Posted on April 20, 2012 by Dennis Salazar

Sustainable Packaging Corrugated Design – RSC versus FOL

FOL box and RSC box


Like most industries, the corrugated business loves acronyms, and these are two of the most common.

RSC Boxes

RSC stands for “regular slotted carton” and is the typical box construction that results in four flaps on the bottom box opening and four flaps at the top opening. On a rectangular box, the smaller side panel flaps are the minor flaps, and the larger, longer ones creating the box length are called the major panels. The key point distinguishing an RSC box is that the major panels meet in the middle where they are typically taped together using plastic or water-activated tape.

FOL boxes

This acronym stands for “Full Overlap,” which is what the flaps in this case do. In some cases, two panels are cut so they extend all the way to the opposite side, but in many cases all four panels are cut and designed to completely overlap. The photo above clearly shows the difference in the flap lengths on a similar size carton.

Custom printed FOL boxes


What’s the Difference?

The most obvious difference is that an FOL-style box essentially creates a double-, triple- or quadruple-wall box making it incredibly strong. The multiple, overlapping layers of corrugated prevent edge and corner damage, which is crucial, especially on a long box such as a 4”X4”X30” used to ship an item like an umbrella. A long box like that manufactured in an RSC-style can be quite vulnerable to crushing, making the FOL design the preferred, stronger structure.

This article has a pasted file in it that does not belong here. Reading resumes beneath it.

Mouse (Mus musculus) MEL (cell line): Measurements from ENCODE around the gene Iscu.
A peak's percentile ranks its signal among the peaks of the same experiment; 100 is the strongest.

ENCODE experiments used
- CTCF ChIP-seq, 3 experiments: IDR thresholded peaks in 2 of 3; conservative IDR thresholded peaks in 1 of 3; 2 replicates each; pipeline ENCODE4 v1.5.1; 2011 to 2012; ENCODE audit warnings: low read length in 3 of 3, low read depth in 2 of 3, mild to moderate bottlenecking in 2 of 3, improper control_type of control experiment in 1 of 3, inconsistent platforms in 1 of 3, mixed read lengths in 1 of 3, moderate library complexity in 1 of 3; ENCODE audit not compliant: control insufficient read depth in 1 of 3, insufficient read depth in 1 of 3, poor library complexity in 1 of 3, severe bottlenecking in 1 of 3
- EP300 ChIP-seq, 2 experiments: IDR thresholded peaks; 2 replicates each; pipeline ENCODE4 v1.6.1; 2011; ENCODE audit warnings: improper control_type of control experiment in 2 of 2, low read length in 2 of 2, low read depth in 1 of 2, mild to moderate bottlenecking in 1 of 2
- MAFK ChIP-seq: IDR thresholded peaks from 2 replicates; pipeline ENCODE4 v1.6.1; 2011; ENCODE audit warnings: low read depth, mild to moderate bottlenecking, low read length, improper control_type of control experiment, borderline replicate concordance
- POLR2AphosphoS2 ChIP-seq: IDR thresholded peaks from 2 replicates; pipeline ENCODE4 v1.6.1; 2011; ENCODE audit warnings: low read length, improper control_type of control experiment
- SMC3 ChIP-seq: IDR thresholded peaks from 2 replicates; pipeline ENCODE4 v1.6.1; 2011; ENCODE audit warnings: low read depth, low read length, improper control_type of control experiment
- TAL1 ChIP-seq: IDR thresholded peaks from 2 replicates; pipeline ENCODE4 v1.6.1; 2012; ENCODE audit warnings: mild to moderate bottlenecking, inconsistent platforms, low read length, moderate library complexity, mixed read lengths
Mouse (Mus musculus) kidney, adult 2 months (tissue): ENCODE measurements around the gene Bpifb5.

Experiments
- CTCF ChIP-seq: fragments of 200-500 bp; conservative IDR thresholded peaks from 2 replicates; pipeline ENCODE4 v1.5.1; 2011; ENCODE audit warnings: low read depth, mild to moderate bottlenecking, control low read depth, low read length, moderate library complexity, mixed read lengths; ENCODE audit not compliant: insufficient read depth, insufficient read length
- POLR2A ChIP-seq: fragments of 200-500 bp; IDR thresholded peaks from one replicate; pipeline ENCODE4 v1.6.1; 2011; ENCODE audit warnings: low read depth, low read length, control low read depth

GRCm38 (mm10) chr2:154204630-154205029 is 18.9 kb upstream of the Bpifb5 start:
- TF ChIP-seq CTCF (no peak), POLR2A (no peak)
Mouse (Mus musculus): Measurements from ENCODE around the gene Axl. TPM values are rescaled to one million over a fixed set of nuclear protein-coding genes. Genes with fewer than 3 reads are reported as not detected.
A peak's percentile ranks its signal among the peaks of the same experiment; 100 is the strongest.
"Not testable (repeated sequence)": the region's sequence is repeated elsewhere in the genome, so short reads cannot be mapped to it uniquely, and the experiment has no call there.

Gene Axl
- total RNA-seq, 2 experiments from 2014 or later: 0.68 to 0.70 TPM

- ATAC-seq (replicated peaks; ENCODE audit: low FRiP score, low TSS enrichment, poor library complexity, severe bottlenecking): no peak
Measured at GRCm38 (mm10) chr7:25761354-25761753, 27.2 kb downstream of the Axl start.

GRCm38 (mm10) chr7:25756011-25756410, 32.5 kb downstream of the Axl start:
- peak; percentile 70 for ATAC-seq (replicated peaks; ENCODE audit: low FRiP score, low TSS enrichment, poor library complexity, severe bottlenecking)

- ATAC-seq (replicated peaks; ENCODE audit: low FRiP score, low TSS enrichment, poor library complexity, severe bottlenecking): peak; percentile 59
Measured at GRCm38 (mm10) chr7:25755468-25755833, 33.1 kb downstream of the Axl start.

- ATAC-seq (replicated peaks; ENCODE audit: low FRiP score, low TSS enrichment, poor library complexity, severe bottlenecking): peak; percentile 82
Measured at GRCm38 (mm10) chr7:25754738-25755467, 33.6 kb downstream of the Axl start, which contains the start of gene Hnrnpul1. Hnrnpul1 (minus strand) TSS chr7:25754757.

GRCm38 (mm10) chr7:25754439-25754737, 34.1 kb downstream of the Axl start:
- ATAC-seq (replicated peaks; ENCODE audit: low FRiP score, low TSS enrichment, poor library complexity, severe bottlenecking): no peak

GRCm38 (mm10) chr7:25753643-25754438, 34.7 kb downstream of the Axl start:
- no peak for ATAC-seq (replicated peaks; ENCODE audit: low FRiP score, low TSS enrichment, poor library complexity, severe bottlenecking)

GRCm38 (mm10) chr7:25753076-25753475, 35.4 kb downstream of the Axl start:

Since the flaps are smaller/shorter on an RSC box, there is a slight cost advantage compared to the longer flaps on an FOL box. However, an FOL typically requires less tape to seal it. Oftentimes, a tape “tab” is all that is necessary to hold it closed. Also, short RSC flaps can sometimes be difficult and challenging to fold and secure because the short flaps want to spring back into an open position.

Does an FOL Box Require Special Tooling?

It depends on all three of the LXWXH dimensions, but in most cases the answer is no. The necessary longer/deeper slots can be made with standard tooling already available on most box-making equipment.

How Can Using More Corrugated Be Considered Sustainable Packaging?

I understand how to many a design that uses more square inches of corrugated might contradict green values or goals. However, that is not necessarily true if by using an FOL design you can:

  1. reduce or minimize the board grade and “beef up” the box where you really need it.
  2. avoid a costly, more wasteful corrugated design like a die-cut mailer.
  3. minimize damage and the resulting replacement and reshipping.
  4. eliminate interior or protective packaging that is often not very green at all, such as bubble wrap or peanuts.

As I have often said, there is no magic bullet or “one size fits all” solution. However, FOL designs are simply one more tool in the vast collection of resources we have available to help you solve your packaging problem with products that minimize your costs AND are also green.

Please contact Salazar Packaging if you have any questions or would like a no-cost, no-obligation review of your current or proposed package design.

Related Posts:

Reducing Corrugated Use through Proper Design

7 Ways to Reduce Corrugated Box Usage